Understanding and Meeting the Needs of the Elderly
This program is designed to look at behavior problems as symptoms of external or internal unmet needs of the elderly, instead of behaviors that must be changed to meet caregivers’ needs. Many older persons experience mental, emotional, and behavioral problems. One of the major problem is that they are often not diagnosed or treated. Some of the reasons for this is a false belief that mental symptoms are a part of the normal aging process, that these symptoms are not treatable or curable – a reflection of ageism – or because older people themselves are reluctant to admit their needs and to seek treatment and care from mental health professionals because of the stigma about mental illness.
- Identify the first area of cognition that is usually affected with aging.
- List three S/S of dementia
- Identify three signs or symptoms of reservible dementia in the elderly.
- List three common behavioral symptoms in Alzheimer’s disease.
- List three common signs or symptoms of late life depression.
- Define “personality disorder” and identify a stressor that often makes it worse.
- List three interventions to use when caring for persons who are paranoid.
- Identify three interventions to use for persons with obsessive-compulsive behavior.
- List three interventions to use when caring for residents with passive-dependent behavior.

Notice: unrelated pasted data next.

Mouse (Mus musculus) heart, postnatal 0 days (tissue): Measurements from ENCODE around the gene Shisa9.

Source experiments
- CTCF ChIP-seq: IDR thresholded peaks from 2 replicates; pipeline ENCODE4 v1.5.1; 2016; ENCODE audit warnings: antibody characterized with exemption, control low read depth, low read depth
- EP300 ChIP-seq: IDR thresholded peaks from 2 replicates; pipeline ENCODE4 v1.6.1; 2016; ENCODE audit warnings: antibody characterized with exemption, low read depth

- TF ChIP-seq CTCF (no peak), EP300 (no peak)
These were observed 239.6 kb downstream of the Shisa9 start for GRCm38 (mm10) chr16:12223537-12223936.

- Explain three factors that should be identified when obtaining a psychosocial history from a person with behavioral symptoms.
- List three signs or symptoms that may indicate an unmet spiritual need.
- List three questions that should be asked in order to identify a possible cause of a problem behavior.
- Briefly explain how behavioral problems can be reduced or eliminated when care is individualized.
- Identify three important areas that should be evaluated when assessing the external environment as related to behavioral symptoms.
- Identify three factors to evaluate in each area.
- Explain who must be involved when exploring the benefits and burdens of proposed interventions.
- Describe two interventions that may decrease or eliminate wandering behaviors.
- List three interventions to use when caring for persons with disruptive or physically aggressive behavior.
- Identify one important communication guideline to follow when delivering and receiving a message.
- Describe how agenda behavior can express an unmet need.
- NAB: This educational offering has been reviewed by the National Continuing Education Review Service (NCERS) of the National Association of Long Term Care Administrator Boards (NAB) and approved for 3.25 clock hours.
- California Board of Vocational Nursing and Psychiatric Technicians (LVN):#V-10621
- Kansas Department of Health and Environment: Approval #: LTS -A1138 (Resident Care)